Recent Server Downtime

I have been a member of the Purdue Amateur Radio club for nearly 4 years and have made some great friends there and eventually rose to the position of Vice President.  One of the benefits of reaching an officer position is that I also get to colocate my server in the Shack with the club.  This helps me out a lot with keeping my small apartment quiet and in return I opened the server up for controlling my packet radio remotely to anyone in the club who is willing to go through the training for it.  This does however have the side effect of making my server prone to accidental power loss if somebody trips over the power cords.

On Saturday, I was asked to come up to the shack to help reorganize the rack.  The club has recently received a lot of equipment which needed to be mounted in the rack, so we decided to shut everything down and redo everything from the ground up.  The rack looks much nicer now with properly managed cables and a better layout for our gear but we had to unplug the server to do it.  This is where the problems started.

My server runs a hypervisor known as ESXi.  For those who aren’t in the know, that means the server runs virtual machines which then host the various services.  The VM that hosts this site and a few other services, known as Ubuntu Main, is my only “high availability” VM on the machine.  I keep that in quotes because high availability on my VMs is typically around 1 month.  The hypervisor on the other hand can stay running for much longer times.  When I shut it down, I was surprised to find that the server had been on for 199 days!  That’s the longest I’ve managed to keep a machine running without rebooting and it would have probably gone until it experienced a hardware failure.

After reorganizing and wiring up the rack, we began powering everything up and inspecting everything.  From the outside, everything seemed to be working normally but once I got back home and started trying to log in to WordPress I realized something wasn’t right.  Whenever I tried to log in, the site would error out and give an HTTP Error 500.  This is verybad.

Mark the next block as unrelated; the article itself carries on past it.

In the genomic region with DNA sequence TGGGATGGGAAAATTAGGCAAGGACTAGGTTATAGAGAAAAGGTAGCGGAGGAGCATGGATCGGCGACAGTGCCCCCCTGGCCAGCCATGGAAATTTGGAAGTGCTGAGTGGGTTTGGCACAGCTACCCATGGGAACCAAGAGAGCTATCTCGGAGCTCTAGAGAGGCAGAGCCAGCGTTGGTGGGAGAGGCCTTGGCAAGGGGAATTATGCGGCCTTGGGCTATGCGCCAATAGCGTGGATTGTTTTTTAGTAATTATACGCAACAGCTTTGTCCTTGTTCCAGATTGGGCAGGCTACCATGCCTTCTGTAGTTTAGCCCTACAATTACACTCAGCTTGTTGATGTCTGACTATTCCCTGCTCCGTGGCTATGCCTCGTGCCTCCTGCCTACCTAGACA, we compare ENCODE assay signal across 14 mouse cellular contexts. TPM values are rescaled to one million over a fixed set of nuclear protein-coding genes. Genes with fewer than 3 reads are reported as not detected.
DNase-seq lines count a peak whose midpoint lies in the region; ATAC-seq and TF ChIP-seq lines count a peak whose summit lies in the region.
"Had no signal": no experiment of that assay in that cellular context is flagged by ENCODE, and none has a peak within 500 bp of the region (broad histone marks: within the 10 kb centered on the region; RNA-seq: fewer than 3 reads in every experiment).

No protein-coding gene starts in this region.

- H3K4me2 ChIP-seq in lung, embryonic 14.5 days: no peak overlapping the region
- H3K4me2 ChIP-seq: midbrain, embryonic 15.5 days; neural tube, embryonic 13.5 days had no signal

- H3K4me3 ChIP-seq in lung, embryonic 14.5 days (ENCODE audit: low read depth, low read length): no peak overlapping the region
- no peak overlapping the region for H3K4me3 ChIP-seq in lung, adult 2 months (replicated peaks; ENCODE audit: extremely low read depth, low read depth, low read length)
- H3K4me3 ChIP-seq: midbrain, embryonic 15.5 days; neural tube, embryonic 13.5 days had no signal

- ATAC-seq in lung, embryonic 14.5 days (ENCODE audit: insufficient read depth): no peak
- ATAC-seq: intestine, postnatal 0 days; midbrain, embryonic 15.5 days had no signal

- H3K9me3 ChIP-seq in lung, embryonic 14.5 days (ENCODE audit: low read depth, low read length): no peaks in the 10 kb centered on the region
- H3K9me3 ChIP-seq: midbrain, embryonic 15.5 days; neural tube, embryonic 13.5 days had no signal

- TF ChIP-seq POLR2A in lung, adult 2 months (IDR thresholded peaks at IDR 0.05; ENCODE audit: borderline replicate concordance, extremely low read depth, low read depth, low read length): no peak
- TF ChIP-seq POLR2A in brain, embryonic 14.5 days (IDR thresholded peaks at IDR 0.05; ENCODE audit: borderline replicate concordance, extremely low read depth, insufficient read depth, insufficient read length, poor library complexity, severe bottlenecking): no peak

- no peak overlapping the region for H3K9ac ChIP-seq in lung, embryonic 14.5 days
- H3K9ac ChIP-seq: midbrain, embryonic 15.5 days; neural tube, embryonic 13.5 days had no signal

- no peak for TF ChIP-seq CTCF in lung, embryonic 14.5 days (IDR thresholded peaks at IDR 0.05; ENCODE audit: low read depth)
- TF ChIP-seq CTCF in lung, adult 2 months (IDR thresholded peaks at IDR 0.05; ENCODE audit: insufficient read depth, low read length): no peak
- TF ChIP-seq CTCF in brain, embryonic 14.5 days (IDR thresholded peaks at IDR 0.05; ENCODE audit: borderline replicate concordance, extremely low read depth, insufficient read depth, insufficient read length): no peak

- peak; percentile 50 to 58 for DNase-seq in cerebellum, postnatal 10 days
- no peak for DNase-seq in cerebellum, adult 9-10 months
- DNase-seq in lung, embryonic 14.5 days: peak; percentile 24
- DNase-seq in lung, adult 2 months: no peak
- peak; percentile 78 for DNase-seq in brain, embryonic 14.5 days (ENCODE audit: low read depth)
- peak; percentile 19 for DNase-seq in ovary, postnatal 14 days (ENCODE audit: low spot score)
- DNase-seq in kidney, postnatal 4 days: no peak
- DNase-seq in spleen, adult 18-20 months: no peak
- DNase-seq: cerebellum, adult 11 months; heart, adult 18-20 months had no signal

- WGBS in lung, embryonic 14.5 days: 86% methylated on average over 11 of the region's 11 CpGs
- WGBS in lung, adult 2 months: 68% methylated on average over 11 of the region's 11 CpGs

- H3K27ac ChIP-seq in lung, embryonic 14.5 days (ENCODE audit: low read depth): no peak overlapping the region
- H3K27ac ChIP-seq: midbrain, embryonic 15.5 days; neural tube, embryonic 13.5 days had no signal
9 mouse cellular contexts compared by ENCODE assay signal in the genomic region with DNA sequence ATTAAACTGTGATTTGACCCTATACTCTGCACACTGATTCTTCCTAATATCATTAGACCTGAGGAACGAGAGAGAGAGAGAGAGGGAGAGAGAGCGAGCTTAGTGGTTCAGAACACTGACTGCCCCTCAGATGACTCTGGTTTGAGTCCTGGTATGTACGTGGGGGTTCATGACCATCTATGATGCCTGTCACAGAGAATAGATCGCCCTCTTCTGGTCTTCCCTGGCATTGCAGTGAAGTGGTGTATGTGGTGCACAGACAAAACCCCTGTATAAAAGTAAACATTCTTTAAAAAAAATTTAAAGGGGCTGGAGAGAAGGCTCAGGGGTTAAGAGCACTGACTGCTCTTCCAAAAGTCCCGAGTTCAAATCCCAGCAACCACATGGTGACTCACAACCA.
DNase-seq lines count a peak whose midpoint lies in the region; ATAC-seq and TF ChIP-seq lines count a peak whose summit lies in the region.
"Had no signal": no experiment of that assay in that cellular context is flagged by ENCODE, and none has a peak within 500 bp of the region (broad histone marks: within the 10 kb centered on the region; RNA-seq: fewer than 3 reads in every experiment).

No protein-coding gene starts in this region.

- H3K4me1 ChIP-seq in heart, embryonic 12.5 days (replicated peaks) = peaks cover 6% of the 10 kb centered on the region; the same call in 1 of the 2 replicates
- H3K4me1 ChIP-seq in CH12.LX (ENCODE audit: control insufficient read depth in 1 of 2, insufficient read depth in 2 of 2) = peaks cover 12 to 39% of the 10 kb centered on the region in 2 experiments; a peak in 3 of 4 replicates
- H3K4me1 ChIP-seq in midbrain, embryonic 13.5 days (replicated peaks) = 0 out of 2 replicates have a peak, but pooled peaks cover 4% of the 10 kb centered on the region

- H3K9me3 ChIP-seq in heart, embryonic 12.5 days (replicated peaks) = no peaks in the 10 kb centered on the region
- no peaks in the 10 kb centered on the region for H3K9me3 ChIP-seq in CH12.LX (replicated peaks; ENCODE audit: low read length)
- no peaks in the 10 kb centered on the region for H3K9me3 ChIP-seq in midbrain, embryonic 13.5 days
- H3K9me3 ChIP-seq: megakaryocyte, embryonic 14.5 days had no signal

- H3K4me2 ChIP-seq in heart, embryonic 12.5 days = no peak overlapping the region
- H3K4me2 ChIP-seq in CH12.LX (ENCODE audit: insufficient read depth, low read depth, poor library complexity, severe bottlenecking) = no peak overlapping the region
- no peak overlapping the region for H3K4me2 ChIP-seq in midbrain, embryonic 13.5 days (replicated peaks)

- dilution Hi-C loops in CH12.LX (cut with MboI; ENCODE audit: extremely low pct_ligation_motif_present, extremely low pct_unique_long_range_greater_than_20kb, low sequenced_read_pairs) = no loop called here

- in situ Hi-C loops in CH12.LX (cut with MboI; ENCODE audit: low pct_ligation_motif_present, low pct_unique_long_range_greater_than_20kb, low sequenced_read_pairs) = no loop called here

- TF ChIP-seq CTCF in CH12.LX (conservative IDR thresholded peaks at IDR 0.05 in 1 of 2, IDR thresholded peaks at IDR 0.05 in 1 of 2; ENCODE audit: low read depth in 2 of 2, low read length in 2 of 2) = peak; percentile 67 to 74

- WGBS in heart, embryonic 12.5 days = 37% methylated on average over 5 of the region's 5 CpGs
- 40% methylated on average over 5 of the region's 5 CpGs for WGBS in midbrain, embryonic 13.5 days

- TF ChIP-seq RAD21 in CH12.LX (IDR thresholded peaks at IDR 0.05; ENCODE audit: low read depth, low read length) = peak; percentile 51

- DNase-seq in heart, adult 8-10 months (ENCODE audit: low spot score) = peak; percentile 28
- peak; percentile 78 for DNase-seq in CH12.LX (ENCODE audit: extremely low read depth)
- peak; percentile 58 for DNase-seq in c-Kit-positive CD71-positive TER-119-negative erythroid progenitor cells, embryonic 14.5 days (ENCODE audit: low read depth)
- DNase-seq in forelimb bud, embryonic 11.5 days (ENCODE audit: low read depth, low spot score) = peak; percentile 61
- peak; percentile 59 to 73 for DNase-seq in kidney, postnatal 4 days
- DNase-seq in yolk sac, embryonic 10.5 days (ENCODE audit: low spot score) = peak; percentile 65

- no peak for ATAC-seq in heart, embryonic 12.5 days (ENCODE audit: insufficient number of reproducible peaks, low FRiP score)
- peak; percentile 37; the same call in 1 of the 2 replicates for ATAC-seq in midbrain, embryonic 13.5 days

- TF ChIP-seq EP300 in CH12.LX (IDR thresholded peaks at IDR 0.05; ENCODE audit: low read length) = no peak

Since my server is public facing, meaning it has nothing between it and the internet,  I am always being scanned by automated bots looking for potential hacking targets on a daily basis.  For this reason, I run firewalls on everything but they can only do so much to protect the server.  When a server returns an Error 500, some of those bots recognize the error as a vulnerability and will continue to scan further to see if they can compromise the system.  To add to this, I wasn’t able to log into the site’s admin interface to change anything until I fixed the error.

After googling the issue, I found out that this error is actually not uncommon.  WordPress has options to add plugins for firewalls, text editors, and many other functions which can improve the site.  As it turns out, this is a common error for WordPress which is caused by a plugin going corrupt.  Further testing showed that the Captcha logins were primarily to blame for the error.  I added that plugin when I started the site because of a rampant number of bots posting ads with their own accounts (seriously, anybody visiting this site, a UAS blog, isn’t going to care about growing weed indoors.  Just think about the irony in that one for a moment.)

I have restored the functionality of the site after discovering that bug, but since the captchas were the only thing keeping the bots at bay, I will be turning off the sign up option to keep the spam to a minimum.  If you would like to be able to post comments, feel free to email me with the info in my contact page.

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